Perhaps the most frequently cited example of how this arbitration system can be used by corporations in a worrying way is that of tobacco giant Philip Morris, which has taken a case against the Australian government in order to stop new laws designed to curb smoking in the interests of public health. The reason this is happening is because Australia and the US, where Philip Morris in headquartered, included an investor-state dispute settlement clause in their trade deal.
But quite apart from the fact that the issue hasn't been decided yet and could very well go against Philip Morris, O'Sullivan was adamant on Monday that such a case could never happen if TTIP is agreed because there are explicit guarantees excluding companies from taking cases against governments when public health issues are at stake. The already-in-force EU-Canada trade and investment deal includes just such a guarantee.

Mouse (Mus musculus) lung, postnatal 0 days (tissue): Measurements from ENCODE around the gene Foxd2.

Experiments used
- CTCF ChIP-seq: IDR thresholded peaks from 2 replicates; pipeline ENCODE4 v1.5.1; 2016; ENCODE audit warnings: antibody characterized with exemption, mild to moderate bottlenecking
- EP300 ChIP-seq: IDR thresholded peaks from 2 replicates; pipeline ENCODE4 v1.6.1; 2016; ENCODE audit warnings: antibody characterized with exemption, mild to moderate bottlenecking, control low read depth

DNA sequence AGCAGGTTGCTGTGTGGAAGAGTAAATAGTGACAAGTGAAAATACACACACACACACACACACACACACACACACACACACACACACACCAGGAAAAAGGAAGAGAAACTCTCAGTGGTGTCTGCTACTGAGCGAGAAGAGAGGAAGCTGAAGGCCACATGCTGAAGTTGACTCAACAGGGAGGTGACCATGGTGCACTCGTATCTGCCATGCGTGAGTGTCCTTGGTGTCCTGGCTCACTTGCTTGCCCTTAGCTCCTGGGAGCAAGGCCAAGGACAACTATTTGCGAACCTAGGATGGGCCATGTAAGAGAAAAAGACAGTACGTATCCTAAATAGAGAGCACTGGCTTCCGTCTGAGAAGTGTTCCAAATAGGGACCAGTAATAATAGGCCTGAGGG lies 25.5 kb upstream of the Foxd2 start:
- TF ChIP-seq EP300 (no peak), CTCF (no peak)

These points need to be made more frequently in Ireland to allay concerns. IDA Ireland, whose job it is to lure foreign companies here, recently found the time to campaign in favour of same-sex marriage. It could find some more time to inform the public on this issue, which is a lot more relevant to what it does than who marries who.
More generally, and looking at the bigger picture, O'Sullivan readily conceded on Monday that nobody can be sure exactly what changes a TTIP deal could bring about or precisely how much additional economic activity would be generated by a lowering of barriers to doing business. Nor did he deny that the lowering of barriers sometimes leads to winners and losers (even if there are net gains overall).
But trade deals, as with most of life's enterprises, come with upsides and downsides, risks and rewards. The unusually high level of consensus on the benefits of lowering barriers to commerce among economists (a group not known for agreeing on many issues) strongly favours TTIP. Ireland's history of lowering barriers and deepening ties with America does too.
TTIP will not transform Ireland, Europe or the US one way or the other. But it is highly likely to be beneficial. It is very unlikely to be damaging. The deal should be done.